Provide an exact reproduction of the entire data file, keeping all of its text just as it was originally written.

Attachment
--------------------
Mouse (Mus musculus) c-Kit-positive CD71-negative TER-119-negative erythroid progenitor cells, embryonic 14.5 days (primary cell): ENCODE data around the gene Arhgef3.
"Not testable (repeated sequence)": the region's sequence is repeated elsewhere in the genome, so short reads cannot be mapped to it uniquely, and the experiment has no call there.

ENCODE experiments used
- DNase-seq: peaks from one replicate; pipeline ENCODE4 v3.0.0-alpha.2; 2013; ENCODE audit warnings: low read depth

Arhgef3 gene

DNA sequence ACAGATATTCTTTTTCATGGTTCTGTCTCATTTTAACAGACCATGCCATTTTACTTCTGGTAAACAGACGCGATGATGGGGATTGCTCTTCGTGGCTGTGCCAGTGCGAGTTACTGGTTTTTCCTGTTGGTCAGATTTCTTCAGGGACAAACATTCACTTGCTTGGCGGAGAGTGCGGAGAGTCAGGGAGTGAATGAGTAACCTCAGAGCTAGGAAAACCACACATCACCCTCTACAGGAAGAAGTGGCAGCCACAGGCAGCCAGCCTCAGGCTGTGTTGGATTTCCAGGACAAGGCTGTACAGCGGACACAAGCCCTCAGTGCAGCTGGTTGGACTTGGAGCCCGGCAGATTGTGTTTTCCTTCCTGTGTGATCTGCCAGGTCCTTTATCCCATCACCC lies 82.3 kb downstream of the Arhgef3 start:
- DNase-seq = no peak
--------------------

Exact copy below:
Mouse (Mus musculus) c-Kit-positive CD71-negative TER-119-negative erythroid progenitor cells, embryonic 14.5 days (primary cell): ENCODE data around the gene Arhgef3.
"Not testable (repeated sequence)": the region's sequence is repeated elsewhere in the genome, so short reads cannot be mapped to it uniquely, and the experiment has no call there.

ENCODE experiments used
- DNase-seq: peaks from one replicate; pipeline ENCODE4 v3.0.0-alpha.2; 2013; ENCODE audit warnings: low read depth

Arhgef3 gene

DNA sequence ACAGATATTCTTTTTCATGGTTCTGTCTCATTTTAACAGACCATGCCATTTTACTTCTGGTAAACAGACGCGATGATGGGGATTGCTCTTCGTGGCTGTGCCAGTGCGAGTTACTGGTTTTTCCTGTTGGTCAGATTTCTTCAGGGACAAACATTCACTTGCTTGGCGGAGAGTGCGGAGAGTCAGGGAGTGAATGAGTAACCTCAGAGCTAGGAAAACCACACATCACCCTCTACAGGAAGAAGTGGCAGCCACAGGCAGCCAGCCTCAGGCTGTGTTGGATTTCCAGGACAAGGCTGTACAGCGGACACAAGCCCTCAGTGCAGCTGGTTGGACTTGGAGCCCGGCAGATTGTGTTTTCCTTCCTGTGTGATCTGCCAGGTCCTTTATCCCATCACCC lies 82.3 kb downstream of the Arhgef3 start:
- DNase-seq = no peak